Mozilla maintains an incomplete list of information that is blocked or spoofed on the company’s support website.

You have granted the website permission.
Your timezone is reported to be UTC
Not all fonts installed on your computer are available to webpages
The browser window prefers to be set to a specific size
Your browser reports a specific, common version number
Your keyboard layout and language is disguised
Your webcam and microphone capabilities are disguised.
The Media Statistics Web API reports misleading information
Any Site-Specific Zoom settings are not applied
The WebSpeech, Gamepad, Sensors, and Performance Web APIs are disabled

The GitHub page lists reported issues and follow-ups as well as pending changes as well.

FOLLOWUPS & BUGS to RFP patches

  • 1377744UTC timezone spoof: should not affect extensions
  • 1426232UTC timezone spoof: create timezone spoof site permission when RFP=true (similar to canvas, default deny, allow exceptions)
  • 1394448UA spoof: breaks AMO
    • you can still install extensions: right-click the + Add to Firefox button and open in a new tab
  • 1397994UA spoof: CSS line-height reveals platform
  • 1397996UA spoof: scrollbar thickness reveals platform
  • 1409269UA spoof: OS leaks over TCP/IP FP’ing
  • 1418162UA spoof: Aurora/Nightly spoofs next ESR too early, before it exists, unmasking them as Aurora/Nightly
  • 1428111UA spoof: ESR spoof out of whack
  • 1433676UA spoof: sub-document UA issues
  • 1412961Canvas: when RFP=true breaks extensions using canvas, eg, Screenshots
  • 1422862Canvas: OffscreenCanvas doesn’t respect Canvas Permission Prompt
  • 1422890Canvas: more tests needed
  • 1429865Canvas: pref for canvas default permission
  • 1418537Window Rounding: bookmark toolbar issues in FF57+
  • 1428331Window: HiDPI & RFP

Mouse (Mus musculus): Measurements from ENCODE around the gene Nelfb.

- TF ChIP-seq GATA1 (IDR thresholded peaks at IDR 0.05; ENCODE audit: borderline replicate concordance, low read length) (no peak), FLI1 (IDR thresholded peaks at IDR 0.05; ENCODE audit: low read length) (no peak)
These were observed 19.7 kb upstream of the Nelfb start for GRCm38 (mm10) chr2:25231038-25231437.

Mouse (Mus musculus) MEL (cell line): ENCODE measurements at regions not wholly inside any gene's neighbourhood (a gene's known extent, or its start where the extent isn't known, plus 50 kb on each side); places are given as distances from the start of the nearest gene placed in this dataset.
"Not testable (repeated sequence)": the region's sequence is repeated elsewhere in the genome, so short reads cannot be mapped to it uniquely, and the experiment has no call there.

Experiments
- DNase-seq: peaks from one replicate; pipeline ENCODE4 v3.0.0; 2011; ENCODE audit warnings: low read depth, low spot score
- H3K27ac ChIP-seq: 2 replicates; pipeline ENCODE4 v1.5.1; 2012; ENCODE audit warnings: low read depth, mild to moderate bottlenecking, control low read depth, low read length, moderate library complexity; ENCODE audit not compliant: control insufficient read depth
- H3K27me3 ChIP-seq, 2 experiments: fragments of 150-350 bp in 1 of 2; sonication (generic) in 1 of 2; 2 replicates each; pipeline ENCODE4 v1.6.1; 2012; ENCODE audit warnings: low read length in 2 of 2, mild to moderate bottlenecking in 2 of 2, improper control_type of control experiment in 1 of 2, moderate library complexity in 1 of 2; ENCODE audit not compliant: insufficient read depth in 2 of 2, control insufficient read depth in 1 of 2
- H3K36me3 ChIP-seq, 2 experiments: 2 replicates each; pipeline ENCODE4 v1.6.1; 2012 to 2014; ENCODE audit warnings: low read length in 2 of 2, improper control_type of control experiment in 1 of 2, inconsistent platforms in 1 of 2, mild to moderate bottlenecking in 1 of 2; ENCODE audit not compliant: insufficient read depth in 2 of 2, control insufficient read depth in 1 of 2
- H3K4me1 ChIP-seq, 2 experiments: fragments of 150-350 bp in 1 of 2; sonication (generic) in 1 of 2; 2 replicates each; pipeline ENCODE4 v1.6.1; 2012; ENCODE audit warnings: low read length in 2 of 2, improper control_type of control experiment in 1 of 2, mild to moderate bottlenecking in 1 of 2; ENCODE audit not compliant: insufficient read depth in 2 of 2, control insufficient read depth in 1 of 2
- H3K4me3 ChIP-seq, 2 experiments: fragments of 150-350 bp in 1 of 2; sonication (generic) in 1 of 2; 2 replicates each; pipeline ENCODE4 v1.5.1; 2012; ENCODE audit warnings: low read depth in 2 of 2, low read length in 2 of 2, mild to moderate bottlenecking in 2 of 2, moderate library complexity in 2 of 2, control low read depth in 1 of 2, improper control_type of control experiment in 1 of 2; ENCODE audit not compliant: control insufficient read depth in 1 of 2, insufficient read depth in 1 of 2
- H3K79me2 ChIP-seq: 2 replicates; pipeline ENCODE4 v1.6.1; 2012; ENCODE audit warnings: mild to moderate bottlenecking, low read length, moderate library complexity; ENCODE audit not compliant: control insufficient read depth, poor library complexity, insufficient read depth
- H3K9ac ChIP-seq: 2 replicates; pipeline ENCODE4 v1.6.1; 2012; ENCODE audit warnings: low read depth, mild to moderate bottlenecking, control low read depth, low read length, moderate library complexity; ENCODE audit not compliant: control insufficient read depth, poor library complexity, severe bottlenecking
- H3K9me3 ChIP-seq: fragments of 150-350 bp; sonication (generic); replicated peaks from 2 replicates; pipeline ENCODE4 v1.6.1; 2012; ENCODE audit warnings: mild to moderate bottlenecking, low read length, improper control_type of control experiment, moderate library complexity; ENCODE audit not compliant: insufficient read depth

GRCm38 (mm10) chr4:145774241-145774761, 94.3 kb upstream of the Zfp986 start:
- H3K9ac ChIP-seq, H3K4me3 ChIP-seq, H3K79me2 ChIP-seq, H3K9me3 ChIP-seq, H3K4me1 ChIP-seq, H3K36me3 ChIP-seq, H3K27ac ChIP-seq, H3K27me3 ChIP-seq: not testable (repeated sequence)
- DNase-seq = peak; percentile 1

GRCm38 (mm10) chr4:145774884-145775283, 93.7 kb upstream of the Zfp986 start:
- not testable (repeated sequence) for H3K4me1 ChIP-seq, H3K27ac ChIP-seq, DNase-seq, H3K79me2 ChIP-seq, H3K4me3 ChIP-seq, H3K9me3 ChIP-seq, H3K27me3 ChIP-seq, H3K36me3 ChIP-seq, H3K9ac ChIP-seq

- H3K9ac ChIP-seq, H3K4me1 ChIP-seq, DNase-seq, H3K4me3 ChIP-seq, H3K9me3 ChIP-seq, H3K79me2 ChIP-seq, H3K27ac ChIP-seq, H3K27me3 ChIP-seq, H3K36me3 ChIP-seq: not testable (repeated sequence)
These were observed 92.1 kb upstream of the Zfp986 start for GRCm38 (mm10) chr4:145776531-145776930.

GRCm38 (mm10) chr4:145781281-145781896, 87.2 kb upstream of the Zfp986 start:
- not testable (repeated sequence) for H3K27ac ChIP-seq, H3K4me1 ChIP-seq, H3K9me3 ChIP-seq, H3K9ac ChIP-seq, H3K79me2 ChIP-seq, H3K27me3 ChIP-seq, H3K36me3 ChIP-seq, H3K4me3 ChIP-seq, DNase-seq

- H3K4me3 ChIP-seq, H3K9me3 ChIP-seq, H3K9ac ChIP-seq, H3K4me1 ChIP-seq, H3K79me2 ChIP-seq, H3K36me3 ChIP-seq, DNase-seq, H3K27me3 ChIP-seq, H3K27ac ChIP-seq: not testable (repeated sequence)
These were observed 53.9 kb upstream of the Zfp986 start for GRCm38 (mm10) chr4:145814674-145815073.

• 1433592Keyboard: don’t spoof/suppress CTRL key (regression from 1222285 FF59+)
  • 1441295GEO: Revert 1372069 as geo is behind a prompt

PENDING

  • 1333933 disable/spoof fingerprintable features
  • 1336208 bundle & whitelist fonts
  • 1337157 disable WebGL debug renderer info
  • 1369299 disable GeoIP/RegionDefault searches
  • 1363508 pointer events
  • 1392844 ensure that Stylo respects privacy.resistFingerprintin
  • 1233846 Webspeech API further anti-FP’ing
  • 1404017 option to restrict RFP to PB mode
  • 1401440 split RFP into multiple possibilities
  • 1428033 mitigate fingerprinting with WebGL
  • 1428034 mitigate WebGL’s readPixels (kind of a Canvas thing
  • 1433350 disable windows user data collection

Closing Words

Fingerprinting protection is a unique feature of the Firefox browser (and compatible web browsers).

While it is undoubtedly possible to reach a similar level of protection with browser extensions, scripts, and modifications, it is good to see that Mozilla is pushing this privacy-enhancing feature.

It is not clear whether this will ever be enabled by default or listed as an option in the Firefox preferences though.

Now You: Do you use privacy add-ons in your browser?

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The post A history of Fingerprinting protection in Firefox appeared first on gHacks Technology News.